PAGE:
review by Samantha mooney
Sally Potter’s latest film The Party is fast paced verbal warfare. Like all cinematic dinner parties from hell, there are insufferable guests, shock revelations, dramatic confessions, hidden affairs coming to light, fights, death and burnt food.
Potter’s script is short yet sharp and the film plays out in real time. Accompanied by Alexey Rodionov’s monochrome cinematography the film plays homage to dinner party classics, such as Who’s Afraid of Virginia Woolf?, that have come before it.
The film begins with Janet (Kristin Scott Thomas), a Westminster politician, celebrating her recent appointment as Health Minister. As she occupies herself in the kitchen making canapes and sending messages to her secret lover, her husband Bill (Timothy Spall) sits in the centre of the living room, looking forlorn, an expression that doesn’t change throughout the film, listening to his favourite records and drinking wine.
Janet has arranged an intimate gathering of her closest bourgeois friends to mark this occasion in her political career. Guests begin to arrive and first at the door is best friend and truth-telling cynic April (Patricia Clarkson), who breezes through the doorway congratulating her friend Janet, while at the same time declaring that “democracy is dead”. April is a lapsed idealist who now “expects the worse of everyone in the name of realism.” April is accompanied by her long-term New-Age hippie, German partner Gottfried, an anti-political humanist life coach (played brilliantly by Bruno Ganz, best known for his portrayal Adolf Hitler). This unlikely couple deliver some of the film’s best lines and cause the most laughter throughout the 71 minute dinner party nightmare.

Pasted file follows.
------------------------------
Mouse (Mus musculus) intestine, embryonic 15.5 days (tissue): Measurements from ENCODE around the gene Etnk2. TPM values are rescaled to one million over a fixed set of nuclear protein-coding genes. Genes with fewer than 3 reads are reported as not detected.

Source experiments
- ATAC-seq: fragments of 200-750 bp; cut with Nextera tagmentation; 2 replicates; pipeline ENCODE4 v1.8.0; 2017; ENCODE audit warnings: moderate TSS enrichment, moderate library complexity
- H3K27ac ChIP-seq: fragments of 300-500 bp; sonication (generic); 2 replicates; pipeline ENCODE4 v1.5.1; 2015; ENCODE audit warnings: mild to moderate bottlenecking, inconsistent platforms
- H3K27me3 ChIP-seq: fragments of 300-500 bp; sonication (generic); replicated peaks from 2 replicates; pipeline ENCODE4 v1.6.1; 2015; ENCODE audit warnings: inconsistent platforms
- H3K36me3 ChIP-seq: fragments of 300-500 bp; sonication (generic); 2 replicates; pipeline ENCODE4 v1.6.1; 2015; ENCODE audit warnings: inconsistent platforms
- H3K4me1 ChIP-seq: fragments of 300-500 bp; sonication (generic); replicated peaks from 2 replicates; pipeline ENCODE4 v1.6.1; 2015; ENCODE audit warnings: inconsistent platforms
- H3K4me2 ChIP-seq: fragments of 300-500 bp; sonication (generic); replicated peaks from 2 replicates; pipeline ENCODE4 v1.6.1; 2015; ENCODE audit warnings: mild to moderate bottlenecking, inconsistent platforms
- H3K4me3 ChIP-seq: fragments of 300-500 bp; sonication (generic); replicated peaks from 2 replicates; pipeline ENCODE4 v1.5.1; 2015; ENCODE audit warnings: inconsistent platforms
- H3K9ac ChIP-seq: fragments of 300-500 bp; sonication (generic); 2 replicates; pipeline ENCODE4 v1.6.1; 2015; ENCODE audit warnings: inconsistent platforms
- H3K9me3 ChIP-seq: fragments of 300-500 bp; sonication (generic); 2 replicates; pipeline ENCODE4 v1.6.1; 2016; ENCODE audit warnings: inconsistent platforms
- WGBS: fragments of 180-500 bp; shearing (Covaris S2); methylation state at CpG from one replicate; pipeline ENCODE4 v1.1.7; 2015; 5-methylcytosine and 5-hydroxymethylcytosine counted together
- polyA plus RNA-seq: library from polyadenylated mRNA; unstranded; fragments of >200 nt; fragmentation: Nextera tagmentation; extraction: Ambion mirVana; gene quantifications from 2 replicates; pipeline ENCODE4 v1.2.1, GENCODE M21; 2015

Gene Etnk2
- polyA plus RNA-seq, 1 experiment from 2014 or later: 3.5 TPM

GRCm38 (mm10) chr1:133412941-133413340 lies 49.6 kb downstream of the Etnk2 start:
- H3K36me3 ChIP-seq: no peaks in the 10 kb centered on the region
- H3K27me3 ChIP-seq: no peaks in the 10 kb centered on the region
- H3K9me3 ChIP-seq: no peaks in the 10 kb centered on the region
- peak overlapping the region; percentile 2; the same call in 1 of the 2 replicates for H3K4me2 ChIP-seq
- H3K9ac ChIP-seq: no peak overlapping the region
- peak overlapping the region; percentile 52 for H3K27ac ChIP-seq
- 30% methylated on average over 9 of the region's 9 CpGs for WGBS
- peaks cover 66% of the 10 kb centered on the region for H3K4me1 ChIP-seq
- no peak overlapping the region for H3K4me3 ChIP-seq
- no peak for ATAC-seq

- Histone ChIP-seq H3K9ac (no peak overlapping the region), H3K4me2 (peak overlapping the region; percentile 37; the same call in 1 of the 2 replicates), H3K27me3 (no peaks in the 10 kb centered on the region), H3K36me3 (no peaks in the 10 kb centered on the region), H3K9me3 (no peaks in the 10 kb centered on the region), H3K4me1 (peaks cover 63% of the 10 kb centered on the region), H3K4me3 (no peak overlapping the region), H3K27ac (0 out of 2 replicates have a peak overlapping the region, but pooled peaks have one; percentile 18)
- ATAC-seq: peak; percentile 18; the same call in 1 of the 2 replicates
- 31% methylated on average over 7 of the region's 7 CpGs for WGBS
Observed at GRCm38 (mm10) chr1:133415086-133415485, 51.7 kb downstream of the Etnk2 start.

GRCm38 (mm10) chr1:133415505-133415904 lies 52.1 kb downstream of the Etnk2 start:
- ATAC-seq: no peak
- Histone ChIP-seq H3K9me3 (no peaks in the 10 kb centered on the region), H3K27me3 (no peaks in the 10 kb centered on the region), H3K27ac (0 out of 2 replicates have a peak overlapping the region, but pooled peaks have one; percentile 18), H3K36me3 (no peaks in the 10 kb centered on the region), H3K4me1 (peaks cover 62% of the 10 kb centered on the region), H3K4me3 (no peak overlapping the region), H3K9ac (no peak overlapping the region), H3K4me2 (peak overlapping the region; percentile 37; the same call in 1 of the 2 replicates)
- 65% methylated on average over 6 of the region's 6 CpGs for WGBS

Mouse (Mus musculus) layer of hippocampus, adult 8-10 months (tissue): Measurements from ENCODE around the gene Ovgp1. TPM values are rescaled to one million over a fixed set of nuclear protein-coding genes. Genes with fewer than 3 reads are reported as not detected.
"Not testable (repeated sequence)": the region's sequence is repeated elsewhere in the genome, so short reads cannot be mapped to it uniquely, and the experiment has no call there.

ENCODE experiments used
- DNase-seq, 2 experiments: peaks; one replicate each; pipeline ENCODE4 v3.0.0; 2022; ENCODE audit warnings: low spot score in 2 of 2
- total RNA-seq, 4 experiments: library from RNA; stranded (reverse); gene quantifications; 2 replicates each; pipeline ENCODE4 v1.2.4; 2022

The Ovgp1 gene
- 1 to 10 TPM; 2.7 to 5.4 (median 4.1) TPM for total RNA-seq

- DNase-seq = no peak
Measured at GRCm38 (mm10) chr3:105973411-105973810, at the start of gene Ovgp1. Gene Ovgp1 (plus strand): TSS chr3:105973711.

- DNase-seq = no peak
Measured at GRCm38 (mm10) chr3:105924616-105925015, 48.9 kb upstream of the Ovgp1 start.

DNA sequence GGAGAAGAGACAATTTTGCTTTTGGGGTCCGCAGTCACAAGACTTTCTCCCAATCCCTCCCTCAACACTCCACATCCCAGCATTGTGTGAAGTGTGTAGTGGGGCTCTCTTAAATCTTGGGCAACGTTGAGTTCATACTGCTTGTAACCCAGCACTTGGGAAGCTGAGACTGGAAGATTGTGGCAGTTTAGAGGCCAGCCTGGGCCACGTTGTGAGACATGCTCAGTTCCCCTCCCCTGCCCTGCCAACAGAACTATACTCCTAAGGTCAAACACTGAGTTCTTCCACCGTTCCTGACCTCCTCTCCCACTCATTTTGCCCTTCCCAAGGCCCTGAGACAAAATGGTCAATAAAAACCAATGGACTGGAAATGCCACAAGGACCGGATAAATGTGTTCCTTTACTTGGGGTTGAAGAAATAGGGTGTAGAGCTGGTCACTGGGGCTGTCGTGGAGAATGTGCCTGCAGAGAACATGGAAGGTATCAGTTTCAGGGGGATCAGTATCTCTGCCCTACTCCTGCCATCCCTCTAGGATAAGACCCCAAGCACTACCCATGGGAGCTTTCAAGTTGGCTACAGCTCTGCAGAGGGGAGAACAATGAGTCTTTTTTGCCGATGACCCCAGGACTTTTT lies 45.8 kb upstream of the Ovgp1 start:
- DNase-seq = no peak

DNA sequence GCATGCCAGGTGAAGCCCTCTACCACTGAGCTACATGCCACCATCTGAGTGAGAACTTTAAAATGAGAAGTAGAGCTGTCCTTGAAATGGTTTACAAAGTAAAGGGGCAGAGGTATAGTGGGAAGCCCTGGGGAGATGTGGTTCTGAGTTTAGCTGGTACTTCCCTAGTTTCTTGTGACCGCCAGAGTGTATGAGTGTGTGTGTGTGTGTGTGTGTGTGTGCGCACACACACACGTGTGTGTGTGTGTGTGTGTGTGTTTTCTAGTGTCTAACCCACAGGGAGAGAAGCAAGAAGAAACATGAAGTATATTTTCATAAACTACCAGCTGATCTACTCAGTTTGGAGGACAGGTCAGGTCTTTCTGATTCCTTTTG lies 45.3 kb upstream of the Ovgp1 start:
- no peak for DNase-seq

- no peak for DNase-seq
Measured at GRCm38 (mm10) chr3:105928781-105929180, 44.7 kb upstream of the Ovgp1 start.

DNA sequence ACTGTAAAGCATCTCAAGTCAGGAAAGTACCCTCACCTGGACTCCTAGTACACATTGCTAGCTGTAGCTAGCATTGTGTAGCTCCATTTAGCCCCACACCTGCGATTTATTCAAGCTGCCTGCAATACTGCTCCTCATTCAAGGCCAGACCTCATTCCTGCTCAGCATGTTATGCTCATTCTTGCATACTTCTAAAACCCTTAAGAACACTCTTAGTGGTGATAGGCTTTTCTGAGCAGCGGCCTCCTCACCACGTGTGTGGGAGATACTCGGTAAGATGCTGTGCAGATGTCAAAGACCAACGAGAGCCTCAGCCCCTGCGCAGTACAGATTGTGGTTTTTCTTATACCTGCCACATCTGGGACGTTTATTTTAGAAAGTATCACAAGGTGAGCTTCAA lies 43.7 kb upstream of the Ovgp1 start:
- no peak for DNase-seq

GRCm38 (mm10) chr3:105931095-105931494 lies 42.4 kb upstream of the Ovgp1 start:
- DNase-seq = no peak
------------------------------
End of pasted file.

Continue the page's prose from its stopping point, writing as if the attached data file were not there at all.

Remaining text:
Next to arrive is Martha (Cherry Jones) an academic specialist in “gender differentiation on American utopianism” and her pregnant partner Jinny (Emily Mortimer). Martha and Jinny are “first rate lesbians and second rate thinkers” according to April, whose wise cracks never ceases to tire.
April is keen to see the undoubtedly attractive, yet ‘wanker banker’, Tom (Cillian Murphy) and his wife Mary-Anne, at the party. When she answers the door only a highly agitated and cocaine-dusted Tom is standing there. Tom has brought a gun and a hidden bombshell to the party. However, his plans are quickly turned around when Bill makes his grand revelation. From there the pace of the film gathers momentum and the absurdity of the lives of these academics comes spiralling out of control.
The Party is a satire of the British elite of late and the bubble they live their lives in. A deftly acted dark comedy where each character gets perfectly set up and the audience can delight in watching them fall down.